Skiers and Dreamers, to acquire excellence, must start young. There is, from my experience, no other way.
If this idea gets distilled down from the wastebasket of my mind – the one filled with musical riffs I cannot play, works of art I cannot comprehend, and conversational conventions I cannot understand – and instilled in the minds of the kids in the classrooms of Cascade that’d be something; the something that will make my year with In The Arena a success.
If I can help a handful of students at Cascade for their passion - into learning, into sports, into whatever, really – bubble up organically and follow this passion beyond the spark of initial excitement to become like steel, an element that grows stronger when exposed to the forges of fear or a kiln of scathing criticism that’d be something. That something is my personal challenge this year.
Jumbo Elliott liked to tell his troops at Villanova to “keep running until you can smell the roses.” That is, to get to a point of conditioning and callusing that strenuous physical exercise becomes more than sidestiches, soreness and six a.m. morning runs.
In cross country skiing we have the saying, “a skier is born in the summer.” In the hottest months skiers train the most hours. In the summer skiers push the aerobic limits and hopefully come close, but do not quite, break the body down into sickness and lingering fatigue. Skiers, the good ones at least, need to have that spark in July, not just January.
All these ideas swirling around get me thinking. And searching. With the runners - and come springtime the throwers and jumpers and hurdlers – I hope to help make my old hometown school the envy of the state, becoming a new, smaller schooled Mead High from the Pat Tyson era. Only Leavenworth has better mountains and trails to revel in.
The most important responsibility coaches have is building the team and environment the team inhabits. From here the athlete can chase peak experiences in the competition arena or come out for sport to be part of a social club that happens to exercise. A coach, in my opinion, cannot build another’s desire or toughness or resolve. But the coach can aid the athlete in cultivating these skills and help the channel it. When Bill Bowerman said, “Tigers are tigers” I believe he was expressing a similar sentiment.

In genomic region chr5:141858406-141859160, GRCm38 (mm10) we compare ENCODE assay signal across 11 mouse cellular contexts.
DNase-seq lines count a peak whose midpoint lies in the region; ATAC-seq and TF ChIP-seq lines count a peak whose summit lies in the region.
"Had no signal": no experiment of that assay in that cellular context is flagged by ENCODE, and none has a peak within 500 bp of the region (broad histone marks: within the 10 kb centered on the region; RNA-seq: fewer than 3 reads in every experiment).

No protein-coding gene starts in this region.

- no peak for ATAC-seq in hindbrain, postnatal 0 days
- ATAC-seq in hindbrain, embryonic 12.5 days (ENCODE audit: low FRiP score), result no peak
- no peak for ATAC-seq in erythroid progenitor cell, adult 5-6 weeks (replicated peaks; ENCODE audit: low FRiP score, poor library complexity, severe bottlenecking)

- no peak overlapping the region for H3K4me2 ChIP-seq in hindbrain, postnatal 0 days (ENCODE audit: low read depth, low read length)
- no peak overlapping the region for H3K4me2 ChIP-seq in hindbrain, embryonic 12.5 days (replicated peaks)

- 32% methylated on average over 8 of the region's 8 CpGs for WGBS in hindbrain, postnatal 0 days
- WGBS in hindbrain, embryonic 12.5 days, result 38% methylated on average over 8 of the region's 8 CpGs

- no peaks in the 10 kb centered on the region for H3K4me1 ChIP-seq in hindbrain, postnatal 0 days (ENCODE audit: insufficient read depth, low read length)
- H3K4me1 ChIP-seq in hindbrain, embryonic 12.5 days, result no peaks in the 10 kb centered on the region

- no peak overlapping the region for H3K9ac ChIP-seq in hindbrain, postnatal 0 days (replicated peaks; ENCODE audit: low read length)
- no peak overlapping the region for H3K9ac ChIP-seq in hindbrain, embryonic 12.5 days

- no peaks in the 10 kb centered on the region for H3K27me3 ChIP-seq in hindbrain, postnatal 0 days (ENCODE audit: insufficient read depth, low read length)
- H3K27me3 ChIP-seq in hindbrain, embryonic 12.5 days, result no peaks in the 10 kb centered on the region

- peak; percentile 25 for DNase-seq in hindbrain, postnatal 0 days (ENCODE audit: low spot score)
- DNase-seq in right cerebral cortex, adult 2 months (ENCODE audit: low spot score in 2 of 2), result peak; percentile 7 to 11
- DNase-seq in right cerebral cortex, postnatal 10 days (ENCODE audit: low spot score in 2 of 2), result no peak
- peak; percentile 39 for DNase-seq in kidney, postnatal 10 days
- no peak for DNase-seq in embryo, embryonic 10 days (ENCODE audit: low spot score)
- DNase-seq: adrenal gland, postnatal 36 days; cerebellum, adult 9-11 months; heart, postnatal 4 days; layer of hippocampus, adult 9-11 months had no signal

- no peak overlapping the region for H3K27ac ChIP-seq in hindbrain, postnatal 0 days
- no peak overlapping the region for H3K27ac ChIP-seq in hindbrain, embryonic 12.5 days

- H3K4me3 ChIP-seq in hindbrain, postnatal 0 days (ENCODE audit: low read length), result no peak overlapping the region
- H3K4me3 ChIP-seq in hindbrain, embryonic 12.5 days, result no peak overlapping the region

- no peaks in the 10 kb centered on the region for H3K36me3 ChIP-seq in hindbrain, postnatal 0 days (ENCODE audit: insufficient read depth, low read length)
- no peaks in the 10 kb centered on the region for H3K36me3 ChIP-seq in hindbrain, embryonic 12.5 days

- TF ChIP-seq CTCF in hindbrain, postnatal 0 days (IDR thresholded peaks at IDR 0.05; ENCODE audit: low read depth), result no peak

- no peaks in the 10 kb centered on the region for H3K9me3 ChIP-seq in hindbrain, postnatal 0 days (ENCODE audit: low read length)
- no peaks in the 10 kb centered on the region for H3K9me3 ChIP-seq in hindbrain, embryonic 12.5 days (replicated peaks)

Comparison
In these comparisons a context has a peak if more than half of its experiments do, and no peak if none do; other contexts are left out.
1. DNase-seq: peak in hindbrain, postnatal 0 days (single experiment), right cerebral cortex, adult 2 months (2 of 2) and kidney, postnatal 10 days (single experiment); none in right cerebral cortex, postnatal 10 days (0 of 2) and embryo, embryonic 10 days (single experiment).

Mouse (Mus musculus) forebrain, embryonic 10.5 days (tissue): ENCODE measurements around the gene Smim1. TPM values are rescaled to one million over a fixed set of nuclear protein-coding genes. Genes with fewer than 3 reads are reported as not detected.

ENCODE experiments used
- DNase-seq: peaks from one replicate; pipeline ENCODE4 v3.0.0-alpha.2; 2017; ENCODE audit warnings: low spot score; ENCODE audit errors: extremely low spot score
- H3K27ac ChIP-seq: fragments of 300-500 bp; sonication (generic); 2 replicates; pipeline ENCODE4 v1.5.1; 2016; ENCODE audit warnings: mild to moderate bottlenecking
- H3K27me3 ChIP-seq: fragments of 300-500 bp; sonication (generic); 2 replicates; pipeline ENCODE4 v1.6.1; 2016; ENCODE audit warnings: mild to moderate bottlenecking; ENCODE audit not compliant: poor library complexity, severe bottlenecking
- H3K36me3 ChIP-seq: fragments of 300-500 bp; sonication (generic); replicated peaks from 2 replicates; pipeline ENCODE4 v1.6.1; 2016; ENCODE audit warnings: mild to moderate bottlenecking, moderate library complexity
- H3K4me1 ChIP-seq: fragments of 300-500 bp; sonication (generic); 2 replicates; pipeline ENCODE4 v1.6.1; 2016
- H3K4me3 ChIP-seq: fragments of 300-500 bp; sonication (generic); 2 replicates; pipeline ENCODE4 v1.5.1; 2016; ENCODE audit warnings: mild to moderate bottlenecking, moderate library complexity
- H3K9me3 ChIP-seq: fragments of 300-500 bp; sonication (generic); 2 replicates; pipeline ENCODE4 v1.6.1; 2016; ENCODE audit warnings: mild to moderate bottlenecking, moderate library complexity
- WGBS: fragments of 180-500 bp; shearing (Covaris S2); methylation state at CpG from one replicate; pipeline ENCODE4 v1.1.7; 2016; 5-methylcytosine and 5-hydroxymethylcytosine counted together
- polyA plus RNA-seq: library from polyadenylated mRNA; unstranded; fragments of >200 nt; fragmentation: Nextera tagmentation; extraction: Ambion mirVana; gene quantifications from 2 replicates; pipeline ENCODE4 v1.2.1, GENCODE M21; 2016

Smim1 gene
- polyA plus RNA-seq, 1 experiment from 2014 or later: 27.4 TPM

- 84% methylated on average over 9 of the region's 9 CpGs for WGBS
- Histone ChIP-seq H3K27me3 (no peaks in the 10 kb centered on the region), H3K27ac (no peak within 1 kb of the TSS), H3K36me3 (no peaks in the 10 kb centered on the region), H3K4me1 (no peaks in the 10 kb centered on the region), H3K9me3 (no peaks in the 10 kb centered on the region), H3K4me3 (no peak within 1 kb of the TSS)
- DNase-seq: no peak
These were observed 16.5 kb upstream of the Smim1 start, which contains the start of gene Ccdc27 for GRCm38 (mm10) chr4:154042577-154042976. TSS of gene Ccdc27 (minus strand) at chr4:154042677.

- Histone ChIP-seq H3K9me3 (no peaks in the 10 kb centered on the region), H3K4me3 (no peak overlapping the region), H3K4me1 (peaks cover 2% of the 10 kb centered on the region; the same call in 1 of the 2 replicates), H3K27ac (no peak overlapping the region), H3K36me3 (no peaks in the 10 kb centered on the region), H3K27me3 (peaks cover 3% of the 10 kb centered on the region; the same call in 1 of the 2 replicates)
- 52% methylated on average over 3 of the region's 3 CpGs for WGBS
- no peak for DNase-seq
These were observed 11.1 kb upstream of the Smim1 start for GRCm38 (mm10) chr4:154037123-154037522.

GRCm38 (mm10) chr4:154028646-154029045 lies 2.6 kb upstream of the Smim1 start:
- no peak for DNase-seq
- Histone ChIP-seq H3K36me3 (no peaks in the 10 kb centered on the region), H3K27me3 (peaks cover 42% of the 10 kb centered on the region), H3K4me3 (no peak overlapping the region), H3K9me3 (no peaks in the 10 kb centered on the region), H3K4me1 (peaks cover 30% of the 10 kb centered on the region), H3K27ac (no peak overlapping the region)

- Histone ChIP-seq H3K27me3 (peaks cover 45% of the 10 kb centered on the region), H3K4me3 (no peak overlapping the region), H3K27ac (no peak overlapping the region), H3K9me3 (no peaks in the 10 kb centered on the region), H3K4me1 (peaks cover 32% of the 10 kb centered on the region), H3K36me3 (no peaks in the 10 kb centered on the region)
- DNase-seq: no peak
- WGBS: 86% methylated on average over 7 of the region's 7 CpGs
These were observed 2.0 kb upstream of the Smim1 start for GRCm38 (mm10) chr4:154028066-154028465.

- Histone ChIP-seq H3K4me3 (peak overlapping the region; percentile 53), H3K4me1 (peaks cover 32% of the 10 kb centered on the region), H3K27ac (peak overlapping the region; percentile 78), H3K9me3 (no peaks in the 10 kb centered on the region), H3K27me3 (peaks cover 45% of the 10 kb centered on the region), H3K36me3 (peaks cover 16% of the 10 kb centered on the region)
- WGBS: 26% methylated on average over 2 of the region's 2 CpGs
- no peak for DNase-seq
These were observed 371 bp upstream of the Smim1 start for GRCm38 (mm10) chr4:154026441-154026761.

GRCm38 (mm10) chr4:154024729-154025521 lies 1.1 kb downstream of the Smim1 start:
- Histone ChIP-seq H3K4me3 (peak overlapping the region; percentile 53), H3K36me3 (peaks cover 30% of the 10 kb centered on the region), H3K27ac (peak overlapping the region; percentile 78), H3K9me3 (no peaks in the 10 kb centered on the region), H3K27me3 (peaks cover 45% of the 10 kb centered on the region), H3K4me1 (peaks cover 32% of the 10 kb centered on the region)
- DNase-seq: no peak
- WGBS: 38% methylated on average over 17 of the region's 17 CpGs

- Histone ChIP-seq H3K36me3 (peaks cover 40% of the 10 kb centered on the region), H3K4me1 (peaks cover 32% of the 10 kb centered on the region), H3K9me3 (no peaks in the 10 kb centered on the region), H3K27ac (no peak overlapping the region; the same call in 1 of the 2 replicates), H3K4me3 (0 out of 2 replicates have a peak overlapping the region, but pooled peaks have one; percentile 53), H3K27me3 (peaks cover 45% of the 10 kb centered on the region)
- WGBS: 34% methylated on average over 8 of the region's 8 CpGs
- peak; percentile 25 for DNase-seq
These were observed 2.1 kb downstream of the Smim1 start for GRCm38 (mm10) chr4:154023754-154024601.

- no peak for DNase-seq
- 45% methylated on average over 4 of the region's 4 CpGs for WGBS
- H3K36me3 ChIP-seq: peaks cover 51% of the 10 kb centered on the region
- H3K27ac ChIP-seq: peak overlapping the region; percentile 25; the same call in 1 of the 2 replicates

So how do I help build the Cascade exercise-as-a-way-of-life movement? By tweaking what I see as the prevailing, and antiquated, American definition of success and failure in sports. Most people interpret winning as a standard for success. Instead, imagine if success - and its ancillary doppelganger, failure – became a psychological state, not an objective one. Success and failure no longer need express themselves merely in win-loss outcomes. Rather, performance becomes a series of process goals leading to personal accomplishment. No longer is anything less than winning a threat, a threat that increases a young athlete’s fear of failure.
“An avoidance of failure is a self- perpetuating process that serves to exacerbate the tendency to avoid failure, leading to more mistakes and failures,” is how a peer-reviewed article titled “Why Young Athletes Fear Failure: Consequences of Failure” puts it. To me, this says those who fear failure the most are also the most likely to experience it the most. And that’s not ideal.
The normal reaction to threats, real or imagined, is fear. The young Cascade Mountain Lions will not be part of a team burdened by simplistic definitions of success or of failure. We will hold ourselves to a higher, more enlightened standard. The budding athletes will not toe the line in an emotional state defined by words like apprehensive or scared. I cannot wait to see the mighty Mountain Lions free to run, free to strive, free to compete – tasting, enjoying, and basking in the beauty that is competition and sport.